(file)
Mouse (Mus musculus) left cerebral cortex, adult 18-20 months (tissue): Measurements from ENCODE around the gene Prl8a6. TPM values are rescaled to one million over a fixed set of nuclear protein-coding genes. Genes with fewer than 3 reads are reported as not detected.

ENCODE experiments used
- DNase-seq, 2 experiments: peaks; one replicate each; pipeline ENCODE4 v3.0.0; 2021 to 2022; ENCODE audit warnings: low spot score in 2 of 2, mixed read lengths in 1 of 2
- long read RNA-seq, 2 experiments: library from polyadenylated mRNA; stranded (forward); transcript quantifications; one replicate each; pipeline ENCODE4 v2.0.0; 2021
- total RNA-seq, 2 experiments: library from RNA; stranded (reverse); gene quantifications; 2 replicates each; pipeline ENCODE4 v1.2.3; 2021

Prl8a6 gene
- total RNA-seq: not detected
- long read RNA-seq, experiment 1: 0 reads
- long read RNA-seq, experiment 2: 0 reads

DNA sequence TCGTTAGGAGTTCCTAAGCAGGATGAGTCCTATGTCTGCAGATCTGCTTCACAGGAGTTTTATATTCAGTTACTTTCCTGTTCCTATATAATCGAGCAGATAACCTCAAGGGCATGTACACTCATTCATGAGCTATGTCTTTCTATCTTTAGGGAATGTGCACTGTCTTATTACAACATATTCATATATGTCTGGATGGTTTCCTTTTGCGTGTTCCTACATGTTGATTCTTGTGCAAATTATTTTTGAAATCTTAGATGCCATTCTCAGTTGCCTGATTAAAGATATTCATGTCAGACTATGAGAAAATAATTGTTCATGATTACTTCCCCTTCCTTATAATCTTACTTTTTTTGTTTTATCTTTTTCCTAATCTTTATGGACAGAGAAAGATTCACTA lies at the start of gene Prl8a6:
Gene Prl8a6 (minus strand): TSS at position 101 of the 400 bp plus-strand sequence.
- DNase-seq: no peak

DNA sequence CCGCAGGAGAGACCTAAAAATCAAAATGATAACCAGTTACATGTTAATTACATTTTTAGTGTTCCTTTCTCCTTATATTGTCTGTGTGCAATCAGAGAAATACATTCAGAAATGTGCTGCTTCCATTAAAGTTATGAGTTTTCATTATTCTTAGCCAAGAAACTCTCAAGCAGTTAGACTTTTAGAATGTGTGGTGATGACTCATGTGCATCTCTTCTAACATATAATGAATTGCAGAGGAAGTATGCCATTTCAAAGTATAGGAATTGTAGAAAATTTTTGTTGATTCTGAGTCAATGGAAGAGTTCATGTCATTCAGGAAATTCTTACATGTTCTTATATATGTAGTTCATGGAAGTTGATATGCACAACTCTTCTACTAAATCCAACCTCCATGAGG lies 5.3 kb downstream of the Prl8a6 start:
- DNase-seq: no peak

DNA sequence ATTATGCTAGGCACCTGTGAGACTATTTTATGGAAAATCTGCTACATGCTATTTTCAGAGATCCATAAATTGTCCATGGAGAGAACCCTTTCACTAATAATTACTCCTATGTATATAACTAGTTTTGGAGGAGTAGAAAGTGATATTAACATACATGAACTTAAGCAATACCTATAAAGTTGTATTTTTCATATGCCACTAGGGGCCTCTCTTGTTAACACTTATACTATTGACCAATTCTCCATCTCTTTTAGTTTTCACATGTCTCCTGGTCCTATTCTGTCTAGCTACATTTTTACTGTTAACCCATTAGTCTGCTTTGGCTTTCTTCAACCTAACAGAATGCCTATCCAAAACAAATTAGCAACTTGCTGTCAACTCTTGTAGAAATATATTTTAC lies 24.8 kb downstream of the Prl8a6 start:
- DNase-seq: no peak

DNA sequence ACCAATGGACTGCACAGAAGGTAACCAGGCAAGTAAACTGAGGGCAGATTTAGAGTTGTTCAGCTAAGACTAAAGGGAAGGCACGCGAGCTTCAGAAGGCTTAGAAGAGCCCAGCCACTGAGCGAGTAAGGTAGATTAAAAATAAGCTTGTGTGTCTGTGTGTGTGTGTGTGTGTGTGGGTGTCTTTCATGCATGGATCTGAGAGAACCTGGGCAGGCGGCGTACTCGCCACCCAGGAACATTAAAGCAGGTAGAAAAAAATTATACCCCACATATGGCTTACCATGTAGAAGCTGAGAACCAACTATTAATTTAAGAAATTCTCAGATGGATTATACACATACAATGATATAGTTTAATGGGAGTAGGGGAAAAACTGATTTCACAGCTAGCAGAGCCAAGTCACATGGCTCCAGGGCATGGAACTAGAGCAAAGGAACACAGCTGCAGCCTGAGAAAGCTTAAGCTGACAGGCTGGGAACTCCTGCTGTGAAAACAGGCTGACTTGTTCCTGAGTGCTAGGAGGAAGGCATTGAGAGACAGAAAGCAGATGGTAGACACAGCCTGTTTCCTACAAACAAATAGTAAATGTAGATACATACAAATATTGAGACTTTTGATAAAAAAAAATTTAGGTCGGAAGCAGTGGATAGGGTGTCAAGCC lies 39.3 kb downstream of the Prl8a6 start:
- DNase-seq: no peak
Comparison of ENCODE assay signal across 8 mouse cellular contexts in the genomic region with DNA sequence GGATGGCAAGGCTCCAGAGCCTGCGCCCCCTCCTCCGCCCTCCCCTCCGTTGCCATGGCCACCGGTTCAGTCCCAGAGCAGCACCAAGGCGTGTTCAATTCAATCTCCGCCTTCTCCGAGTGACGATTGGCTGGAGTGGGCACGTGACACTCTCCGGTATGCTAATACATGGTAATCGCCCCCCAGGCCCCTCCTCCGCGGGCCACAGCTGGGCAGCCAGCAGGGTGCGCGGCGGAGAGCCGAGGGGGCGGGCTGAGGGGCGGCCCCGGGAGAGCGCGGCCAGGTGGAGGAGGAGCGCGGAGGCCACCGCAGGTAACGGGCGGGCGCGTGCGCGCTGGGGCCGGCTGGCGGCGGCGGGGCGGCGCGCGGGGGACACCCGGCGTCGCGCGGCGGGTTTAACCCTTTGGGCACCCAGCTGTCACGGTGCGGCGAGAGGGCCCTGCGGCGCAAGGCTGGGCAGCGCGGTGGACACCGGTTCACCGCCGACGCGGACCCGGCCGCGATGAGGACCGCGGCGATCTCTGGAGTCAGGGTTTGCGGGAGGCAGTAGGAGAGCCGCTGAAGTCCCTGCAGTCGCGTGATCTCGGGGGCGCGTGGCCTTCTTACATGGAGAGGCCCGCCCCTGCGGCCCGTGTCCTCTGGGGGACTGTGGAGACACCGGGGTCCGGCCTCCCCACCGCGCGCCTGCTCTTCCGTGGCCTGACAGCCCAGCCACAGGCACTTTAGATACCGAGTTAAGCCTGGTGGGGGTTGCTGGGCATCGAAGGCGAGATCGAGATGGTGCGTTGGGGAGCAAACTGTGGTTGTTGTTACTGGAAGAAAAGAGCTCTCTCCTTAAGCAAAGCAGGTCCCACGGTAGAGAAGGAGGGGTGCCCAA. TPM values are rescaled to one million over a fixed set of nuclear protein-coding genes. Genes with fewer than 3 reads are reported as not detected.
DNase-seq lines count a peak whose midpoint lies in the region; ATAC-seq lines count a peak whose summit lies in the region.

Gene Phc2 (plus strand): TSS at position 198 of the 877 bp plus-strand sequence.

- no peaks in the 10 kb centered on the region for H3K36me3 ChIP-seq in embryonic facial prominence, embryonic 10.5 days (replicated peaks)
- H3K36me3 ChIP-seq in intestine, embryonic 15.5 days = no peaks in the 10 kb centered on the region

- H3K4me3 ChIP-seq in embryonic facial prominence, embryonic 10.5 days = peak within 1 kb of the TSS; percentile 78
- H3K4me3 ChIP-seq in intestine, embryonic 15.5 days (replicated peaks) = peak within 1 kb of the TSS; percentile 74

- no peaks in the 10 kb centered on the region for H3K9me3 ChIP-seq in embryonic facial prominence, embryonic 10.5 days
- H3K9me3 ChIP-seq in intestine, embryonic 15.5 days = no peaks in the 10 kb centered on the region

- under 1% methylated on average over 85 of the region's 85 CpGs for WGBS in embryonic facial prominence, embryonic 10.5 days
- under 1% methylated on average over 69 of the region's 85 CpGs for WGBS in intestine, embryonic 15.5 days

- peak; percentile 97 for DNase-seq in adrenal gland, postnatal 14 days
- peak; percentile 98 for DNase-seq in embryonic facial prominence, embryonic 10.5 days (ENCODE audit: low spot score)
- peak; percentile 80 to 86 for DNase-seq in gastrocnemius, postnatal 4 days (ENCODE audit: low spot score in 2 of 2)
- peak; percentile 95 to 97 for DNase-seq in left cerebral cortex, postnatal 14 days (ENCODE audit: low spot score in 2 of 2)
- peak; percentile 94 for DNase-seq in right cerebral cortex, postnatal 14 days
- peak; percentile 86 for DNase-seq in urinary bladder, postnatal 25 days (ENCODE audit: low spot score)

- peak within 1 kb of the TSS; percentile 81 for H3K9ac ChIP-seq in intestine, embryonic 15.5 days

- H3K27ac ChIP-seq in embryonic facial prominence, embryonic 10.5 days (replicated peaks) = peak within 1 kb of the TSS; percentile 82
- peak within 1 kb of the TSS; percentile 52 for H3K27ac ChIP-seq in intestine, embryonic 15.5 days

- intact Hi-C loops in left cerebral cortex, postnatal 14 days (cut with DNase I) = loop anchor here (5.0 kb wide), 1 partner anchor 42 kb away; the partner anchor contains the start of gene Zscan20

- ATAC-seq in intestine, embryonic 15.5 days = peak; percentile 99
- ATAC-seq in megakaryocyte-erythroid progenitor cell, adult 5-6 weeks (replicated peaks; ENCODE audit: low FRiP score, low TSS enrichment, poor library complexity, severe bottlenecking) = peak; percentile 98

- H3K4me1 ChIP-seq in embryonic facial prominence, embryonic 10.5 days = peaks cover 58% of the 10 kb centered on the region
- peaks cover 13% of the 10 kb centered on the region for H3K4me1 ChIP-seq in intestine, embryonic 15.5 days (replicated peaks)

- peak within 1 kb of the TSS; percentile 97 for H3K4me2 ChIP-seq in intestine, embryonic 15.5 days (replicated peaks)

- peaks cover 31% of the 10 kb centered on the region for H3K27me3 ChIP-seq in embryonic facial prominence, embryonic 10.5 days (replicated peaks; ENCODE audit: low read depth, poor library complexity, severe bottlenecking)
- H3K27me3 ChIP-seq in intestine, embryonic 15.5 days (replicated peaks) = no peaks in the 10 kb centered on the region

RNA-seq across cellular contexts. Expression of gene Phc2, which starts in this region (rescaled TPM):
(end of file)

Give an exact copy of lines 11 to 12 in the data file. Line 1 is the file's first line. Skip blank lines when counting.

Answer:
Gene Prl8a6 (minus strand): TSS at position 101 of the 400 bp plus-strand sequence.
- DNase-seq: no peak